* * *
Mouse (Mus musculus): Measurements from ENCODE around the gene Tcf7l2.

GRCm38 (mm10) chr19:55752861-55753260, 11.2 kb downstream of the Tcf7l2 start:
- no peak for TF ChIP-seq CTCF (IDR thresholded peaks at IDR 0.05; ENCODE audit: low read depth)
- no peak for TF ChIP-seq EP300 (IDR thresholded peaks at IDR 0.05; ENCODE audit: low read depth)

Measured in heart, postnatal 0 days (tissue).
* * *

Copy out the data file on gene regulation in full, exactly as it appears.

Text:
Mouse (Mus musculus): Measurements from ENCODE around the gene Tcf7l2.

GRCm38 (mm10) chr19:55752861-55753260, 11.2 kb downstream of the Tcf7l2 start:
- no peak for TF ChIP-seq CTCF (IDR thresholded peaks at IDR 0.05; ENCODE audit: low read depth)
- no peak for TF ChIP-seq EP300 (IDR thresholded peaks at IDR 0.05; ENCODE audit: low read depth)

Measured in heart, postnatal 0 days (tissue).